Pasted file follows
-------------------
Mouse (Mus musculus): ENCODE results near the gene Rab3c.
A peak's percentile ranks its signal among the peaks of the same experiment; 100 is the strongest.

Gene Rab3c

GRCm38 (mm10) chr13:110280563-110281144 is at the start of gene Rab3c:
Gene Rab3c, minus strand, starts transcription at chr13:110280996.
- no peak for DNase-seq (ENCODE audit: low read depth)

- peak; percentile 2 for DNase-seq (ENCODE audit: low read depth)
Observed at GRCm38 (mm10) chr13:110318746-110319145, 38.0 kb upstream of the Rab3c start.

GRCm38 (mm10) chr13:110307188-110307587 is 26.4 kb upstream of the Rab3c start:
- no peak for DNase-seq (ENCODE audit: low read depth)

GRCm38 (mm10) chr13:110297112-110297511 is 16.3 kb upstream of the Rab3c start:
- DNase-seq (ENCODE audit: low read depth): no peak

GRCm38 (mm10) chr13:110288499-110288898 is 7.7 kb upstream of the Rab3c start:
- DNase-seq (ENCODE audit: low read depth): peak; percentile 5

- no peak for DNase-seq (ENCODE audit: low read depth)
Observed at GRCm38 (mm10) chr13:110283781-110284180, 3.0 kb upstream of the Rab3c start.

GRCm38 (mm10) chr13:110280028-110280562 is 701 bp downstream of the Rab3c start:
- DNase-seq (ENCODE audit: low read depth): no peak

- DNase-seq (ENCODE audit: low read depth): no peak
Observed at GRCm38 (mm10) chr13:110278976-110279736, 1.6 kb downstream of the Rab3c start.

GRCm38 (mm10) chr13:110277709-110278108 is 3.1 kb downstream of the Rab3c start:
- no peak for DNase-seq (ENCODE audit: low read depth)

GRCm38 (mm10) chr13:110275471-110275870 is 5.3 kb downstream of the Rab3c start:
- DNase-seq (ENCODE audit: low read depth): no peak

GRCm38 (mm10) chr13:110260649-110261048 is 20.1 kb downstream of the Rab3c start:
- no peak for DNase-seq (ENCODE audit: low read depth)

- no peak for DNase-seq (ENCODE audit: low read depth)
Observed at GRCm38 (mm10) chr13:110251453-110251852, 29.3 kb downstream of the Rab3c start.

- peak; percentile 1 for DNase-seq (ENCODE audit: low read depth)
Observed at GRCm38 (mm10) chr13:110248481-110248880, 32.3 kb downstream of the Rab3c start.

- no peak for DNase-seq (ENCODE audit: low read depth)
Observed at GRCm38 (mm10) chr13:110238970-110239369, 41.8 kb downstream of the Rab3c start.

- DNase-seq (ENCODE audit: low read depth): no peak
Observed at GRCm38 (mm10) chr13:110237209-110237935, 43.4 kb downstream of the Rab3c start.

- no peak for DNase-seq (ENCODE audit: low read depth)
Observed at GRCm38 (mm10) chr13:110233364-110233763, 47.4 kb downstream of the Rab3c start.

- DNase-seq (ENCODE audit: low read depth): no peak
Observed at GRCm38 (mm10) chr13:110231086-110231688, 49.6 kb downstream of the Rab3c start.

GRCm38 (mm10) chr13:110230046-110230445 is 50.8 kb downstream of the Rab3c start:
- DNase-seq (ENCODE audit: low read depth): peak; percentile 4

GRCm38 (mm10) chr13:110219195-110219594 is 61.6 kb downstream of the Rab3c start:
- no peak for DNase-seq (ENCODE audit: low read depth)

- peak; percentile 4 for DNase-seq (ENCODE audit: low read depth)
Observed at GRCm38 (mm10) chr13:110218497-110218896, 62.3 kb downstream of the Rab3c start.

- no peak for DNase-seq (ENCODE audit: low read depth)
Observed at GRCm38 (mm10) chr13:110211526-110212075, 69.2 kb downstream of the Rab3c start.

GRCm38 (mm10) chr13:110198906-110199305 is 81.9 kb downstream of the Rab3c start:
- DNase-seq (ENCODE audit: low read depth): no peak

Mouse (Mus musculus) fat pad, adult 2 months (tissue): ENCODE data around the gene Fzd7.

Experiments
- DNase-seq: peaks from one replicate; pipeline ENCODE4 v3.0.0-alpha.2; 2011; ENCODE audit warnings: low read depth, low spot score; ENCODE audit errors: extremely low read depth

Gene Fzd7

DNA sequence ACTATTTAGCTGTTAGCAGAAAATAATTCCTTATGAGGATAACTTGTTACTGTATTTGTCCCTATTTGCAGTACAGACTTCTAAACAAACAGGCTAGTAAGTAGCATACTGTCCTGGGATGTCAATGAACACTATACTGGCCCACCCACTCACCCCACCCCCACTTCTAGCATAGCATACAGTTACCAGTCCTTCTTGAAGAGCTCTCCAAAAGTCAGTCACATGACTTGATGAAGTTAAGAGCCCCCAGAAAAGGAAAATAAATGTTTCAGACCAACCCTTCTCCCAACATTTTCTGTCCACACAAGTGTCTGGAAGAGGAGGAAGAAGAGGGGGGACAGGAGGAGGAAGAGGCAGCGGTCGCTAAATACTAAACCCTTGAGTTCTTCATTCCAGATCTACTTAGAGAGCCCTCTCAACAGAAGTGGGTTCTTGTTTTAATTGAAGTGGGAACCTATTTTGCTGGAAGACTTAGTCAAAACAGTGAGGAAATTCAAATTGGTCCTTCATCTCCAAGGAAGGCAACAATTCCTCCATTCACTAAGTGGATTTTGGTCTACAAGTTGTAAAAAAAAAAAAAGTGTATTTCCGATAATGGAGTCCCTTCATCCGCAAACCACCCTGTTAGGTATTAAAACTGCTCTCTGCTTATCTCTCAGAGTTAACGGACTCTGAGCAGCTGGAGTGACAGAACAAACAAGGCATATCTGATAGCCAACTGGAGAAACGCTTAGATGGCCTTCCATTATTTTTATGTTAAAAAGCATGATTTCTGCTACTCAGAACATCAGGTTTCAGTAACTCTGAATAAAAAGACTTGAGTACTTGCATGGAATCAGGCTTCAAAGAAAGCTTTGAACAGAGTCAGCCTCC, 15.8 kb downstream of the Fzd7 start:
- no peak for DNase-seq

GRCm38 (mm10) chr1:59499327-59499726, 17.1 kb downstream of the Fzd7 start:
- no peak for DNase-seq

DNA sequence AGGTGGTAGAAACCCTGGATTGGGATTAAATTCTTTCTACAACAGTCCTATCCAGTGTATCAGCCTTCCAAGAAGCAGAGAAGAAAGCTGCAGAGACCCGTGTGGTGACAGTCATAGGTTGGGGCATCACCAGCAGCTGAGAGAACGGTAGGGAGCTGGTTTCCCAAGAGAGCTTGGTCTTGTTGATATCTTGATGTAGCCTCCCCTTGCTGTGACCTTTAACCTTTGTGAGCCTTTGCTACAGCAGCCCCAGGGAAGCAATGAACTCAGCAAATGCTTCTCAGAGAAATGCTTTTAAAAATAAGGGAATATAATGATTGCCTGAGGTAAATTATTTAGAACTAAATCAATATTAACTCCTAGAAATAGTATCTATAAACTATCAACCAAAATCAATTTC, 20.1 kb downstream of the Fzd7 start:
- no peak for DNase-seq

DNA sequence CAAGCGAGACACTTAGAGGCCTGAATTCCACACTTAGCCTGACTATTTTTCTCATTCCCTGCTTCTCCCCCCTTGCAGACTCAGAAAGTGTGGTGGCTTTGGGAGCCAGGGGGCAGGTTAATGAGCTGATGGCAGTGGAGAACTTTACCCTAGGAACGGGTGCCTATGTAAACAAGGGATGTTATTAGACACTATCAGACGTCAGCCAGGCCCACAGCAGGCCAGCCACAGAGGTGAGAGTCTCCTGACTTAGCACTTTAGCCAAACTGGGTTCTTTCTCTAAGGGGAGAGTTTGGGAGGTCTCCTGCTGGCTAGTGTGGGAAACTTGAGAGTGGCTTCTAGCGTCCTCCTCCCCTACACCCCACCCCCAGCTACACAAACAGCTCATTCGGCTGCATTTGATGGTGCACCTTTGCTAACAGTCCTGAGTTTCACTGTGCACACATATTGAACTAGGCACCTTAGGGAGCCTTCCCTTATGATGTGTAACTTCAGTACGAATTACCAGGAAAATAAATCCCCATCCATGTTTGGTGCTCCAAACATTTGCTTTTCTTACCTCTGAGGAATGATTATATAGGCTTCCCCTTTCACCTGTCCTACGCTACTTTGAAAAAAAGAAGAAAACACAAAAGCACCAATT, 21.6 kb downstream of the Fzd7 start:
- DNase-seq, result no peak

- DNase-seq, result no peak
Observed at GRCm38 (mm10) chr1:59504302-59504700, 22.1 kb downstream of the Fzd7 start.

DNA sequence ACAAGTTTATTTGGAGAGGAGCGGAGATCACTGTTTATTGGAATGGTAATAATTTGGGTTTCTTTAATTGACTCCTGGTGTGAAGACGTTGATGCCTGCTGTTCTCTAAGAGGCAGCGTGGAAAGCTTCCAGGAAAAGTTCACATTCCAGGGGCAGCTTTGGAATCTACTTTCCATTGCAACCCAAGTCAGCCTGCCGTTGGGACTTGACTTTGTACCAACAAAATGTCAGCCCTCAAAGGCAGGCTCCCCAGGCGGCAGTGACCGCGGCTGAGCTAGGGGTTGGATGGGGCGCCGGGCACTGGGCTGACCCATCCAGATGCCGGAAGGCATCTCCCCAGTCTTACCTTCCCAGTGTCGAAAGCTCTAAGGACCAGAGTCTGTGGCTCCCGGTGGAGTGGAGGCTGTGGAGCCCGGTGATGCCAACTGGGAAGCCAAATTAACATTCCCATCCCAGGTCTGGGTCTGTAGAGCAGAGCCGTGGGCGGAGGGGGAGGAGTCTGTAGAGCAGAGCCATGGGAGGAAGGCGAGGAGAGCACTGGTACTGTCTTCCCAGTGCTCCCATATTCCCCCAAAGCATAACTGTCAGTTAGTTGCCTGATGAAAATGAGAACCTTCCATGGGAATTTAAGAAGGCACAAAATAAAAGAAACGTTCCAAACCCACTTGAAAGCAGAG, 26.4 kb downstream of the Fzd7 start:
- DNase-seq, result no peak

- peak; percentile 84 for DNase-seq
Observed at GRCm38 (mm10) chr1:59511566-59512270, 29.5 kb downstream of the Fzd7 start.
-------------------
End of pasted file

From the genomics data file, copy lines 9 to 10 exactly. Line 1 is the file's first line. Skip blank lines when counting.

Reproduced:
GRCm38 (mm10) chr13:110307188-110307587 is 26.4 kb upstream of the Rab3c start:
- no peak for DNase-seq (ENCODE audit: low read depth)